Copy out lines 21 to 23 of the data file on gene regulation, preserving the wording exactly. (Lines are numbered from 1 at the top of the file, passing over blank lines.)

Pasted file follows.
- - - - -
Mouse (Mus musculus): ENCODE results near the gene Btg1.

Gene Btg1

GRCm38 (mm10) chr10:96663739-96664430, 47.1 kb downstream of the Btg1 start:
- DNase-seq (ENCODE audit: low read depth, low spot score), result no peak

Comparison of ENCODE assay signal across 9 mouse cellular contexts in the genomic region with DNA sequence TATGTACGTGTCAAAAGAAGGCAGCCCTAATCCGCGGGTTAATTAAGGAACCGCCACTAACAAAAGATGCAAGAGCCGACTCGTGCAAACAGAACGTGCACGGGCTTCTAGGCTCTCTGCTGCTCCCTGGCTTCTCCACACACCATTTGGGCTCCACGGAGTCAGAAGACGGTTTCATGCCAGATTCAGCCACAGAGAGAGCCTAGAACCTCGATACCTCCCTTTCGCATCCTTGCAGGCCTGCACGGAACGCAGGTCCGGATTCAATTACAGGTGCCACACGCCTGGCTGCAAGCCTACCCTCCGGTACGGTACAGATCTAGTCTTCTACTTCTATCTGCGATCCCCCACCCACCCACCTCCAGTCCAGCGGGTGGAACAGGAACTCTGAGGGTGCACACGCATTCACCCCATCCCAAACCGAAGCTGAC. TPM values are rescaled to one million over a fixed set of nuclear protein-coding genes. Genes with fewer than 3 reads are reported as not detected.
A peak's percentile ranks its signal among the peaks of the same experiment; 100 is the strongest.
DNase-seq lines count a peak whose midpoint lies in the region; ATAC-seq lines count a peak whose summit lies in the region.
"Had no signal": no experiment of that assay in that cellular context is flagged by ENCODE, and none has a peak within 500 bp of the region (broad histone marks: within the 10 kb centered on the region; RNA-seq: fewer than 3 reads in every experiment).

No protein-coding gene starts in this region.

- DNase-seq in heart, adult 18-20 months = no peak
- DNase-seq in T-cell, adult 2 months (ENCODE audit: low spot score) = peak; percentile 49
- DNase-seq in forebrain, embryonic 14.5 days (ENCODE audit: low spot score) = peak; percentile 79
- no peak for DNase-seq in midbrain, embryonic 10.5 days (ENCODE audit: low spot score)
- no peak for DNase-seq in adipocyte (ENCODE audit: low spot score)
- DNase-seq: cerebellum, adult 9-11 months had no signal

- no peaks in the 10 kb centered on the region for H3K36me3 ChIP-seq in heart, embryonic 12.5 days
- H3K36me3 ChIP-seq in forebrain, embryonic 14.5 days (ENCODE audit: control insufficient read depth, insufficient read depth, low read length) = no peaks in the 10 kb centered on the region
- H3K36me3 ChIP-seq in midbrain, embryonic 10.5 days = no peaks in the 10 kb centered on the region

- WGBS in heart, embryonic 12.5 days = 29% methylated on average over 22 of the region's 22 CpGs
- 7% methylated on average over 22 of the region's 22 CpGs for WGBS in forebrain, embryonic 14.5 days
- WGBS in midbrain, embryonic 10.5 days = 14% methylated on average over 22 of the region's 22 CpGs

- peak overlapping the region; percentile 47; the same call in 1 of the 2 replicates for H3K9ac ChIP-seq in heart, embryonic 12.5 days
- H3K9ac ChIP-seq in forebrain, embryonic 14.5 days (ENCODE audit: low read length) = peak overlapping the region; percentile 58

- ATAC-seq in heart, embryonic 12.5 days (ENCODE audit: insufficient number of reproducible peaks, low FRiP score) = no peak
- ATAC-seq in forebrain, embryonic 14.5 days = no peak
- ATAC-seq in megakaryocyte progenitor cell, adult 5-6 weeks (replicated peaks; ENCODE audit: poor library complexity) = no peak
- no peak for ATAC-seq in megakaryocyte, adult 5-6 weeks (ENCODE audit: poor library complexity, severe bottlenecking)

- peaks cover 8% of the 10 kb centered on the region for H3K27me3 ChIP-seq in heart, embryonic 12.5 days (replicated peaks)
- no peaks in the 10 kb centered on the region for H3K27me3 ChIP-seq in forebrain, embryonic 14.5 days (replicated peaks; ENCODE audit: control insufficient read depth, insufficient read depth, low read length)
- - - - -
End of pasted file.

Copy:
- WGBS in midbrain, embryonic 10.5 days = 14% methylated on average over 22 of the region's 22 CpGs

- peak overlapping the region; percentile 47; the same call in 1 of the 2 replicates for H3K9ac ChIP-seq in heart, embryonic 12.5 days
- H3K9ac ChIP-seq in forebrain, embryonic 14.5 days (ENCODE audit: low read length) = peak overlapping the region; percentile 58